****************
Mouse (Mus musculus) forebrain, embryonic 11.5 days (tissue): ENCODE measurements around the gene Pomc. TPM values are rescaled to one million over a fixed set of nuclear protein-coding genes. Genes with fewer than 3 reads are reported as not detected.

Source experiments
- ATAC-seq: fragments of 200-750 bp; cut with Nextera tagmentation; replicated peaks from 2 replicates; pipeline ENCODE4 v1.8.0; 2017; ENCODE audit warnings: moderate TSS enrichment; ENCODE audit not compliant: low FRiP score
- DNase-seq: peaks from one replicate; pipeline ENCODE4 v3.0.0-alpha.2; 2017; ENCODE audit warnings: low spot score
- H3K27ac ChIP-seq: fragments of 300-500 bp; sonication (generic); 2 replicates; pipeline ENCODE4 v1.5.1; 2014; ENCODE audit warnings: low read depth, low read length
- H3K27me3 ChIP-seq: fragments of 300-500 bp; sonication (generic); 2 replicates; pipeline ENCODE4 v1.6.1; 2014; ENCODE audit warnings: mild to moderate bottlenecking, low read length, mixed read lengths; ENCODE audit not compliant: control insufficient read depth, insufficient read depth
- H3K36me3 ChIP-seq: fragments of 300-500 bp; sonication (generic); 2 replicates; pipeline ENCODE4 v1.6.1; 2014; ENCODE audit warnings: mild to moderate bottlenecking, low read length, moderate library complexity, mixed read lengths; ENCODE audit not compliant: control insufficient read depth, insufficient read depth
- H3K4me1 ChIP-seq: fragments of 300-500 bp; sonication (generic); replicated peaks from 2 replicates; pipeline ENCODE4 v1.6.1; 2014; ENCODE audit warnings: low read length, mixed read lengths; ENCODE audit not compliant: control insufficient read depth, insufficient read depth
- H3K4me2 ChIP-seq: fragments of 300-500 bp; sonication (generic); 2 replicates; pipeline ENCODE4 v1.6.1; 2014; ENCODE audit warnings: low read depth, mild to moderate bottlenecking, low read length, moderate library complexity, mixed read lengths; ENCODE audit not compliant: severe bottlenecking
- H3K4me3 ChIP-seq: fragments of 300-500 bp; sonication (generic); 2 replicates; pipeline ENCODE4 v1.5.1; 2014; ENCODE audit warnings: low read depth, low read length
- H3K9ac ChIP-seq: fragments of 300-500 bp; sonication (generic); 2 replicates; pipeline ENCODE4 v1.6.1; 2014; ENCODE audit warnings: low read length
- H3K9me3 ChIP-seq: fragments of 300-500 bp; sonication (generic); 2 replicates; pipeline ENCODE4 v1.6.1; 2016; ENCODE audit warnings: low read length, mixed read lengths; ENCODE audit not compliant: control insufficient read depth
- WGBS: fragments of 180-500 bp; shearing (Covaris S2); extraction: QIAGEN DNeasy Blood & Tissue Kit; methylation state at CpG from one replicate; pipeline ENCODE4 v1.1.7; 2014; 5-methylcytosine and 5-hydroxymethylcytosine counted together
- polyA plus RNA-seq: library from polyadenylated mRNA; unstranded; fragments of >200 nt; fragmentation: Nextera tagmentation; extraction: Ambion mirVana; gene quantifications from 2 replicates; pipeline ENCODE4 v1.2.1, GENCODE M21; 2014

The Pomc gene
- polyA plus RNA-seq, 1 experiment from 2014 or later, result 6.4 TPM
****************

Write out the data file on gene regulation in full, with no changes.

Mouse (Mus musculus) forebrain, embryonic 11.5 days (tissue): ENCODE measurements around the gene Pomc. TPM values are rescaled to one million over a fixed set of nuclear protein-coding genes. Genes with fewer than 3 reads are reported as not detected.

Source experiments
- ATAC-seq: fragments of 200-750 bp; cut with Nextera tagmentation; replicated peaks from 2 replicates; pipeline ENCODE4 v1.8.0; 2017; ENCODE audit warnings: moderate TSS enrichment; ENCODE audit not compliant: low FRiP score
- DNase-seq: peaks from one replicate; pipeline ENCODE4 v3.0.0-alpha.2; 2017; ENCODE audit warnings: low spot score
- H3K27ac ChIP-seq: fragments of 300-500 bp; sonication (generic); 2 replicates; pipeline ENCODE4 v1.5.1; 2014; ENCODE audit warnings: low read depth, low read length
- H3K27me3 ChIP-seq: fragments of 300-500 bp; sonication (generic); 2 replicates; pipeline ENCODE4 v1.6.1; 2014; ENCODE audit warnings: mild to moderate bottlenecking, low read length, mixed read lengths; ENCODE audit not compliant: control insufficient read depth, insufficient read depth
- H3K36me3 ChIP-seq: fragments of 300-500 bp; sonication (generic); 2 replicates; pipeline ENCODE4 v1.6.1; 2014; ENCODE audit warnings: mild to moderate bottlenecking, low read length, moderate library complexity, mixed read lengths; ENCODE audit not compliant: control insufficient read depth, insufficient read depth
- H3K4me1 ChIP-seq: fragments of 300-500 bp; sonication (generic); replicated peaks from 2 replicates; pipeline ENCODE4 v1.6.1; 2014; ENCODE audit warnings: low read length, mixed read lengths; ENCODE audit not compliant: control insufficient read depth, insufficient read depth
- H3K4me2 ChIP-seq: fragments of 300-500 bp; sonication (generic); 2 replicates; pipeline ENCODE4 v1.6.1; 2014; ENCODE audit warnings: low read depth, mild to moderate bottlenecking, low read length, moderate library complexity, mixed read lengths; ENCODE audit not compliant: severe bottlenecking
- H3K4me3 ChIP-seq: fragments of 300-500 bp; sonication (generic); 2 replicates; pipeline ENCODE4 v1.5.1; 2014; ENCODE audit warnings: low read depth, low read length
- H3K9ac ChIP-seq: fragments of 300-500 bp; sonication (generic); 2 replicates; pipeline ENCODE4 v1.6.1; 2014; ENCODE audit warnings: low read length
- H3K9me3 ChIP-seq: fragments of 300-500 bp; sonication (generic); 2 replicates; pipeline ENCODE4 v1.6.1; 2016; ENCODE audit warnings: low read length, mixed read lengths; ENCODE audit not compliant: control insufficient read depth
- WGBS: fragments of 180-500 bp; shearing (Covaris S2); extraction: QIAGEN DNeasy Blood & Tissue Kit; methylation state at CpG from one replicate; pipeline ENCODE4 v1.1.7; 2014; 5-methylcytosine and 5-hydroxymethylcytosine counted together
- polyA plus RNA-seq: library from polyadenylated mRNA; unstranded; fragments of >200 nt; fragmentation: Nextera tagmentation; extraction: Ambion mirVana; gene quantifications from 2 replicates; pipeline ENCODE4 v1.2.1, GENCODE M21; 2014

The Pomc gene
- polyA plus RNA-seq, 1 experiment from 2014 or later, result 6.4 TPM